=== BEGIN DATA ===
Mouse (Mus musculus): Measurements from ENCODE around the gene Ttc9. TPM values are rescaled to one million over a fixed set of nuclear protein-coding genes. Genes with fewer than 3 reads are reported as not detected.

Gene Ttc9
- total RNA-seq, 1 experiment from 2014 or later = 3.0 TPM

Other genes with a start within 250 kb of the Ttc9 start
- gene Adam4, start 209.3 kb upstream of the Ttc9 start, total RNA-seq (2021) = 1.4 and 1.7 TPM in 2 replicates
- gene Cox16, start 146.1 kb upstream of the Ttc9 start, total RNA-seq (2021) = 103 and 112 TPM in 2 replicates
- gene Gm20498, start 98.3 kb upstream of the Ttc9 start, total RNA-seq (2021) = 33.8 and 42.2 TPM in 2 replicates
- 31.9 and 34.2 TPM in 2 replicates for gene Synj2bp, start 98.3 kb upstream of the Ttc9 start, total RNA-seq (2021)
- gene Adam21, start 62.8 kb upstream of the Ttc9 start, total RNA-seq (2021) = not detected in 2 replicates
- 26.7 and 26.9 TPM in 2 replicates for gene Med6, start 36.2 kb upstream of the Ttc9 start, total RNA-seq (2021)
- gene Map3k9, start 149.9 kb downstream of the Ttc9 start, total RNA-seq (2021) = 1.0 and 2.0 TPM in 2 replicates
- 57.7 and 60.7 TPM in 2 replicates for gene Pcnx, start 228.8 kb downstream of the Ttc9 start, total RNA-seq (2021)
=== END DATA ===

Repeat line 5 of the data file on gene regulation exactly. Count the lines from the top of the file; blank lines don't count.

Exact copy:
- gene Adam4, start 209.3 kb upstream of the Ttc9 start, total RNA-seq (2021) = 1.4 and 1.7 TPM in 2 replicates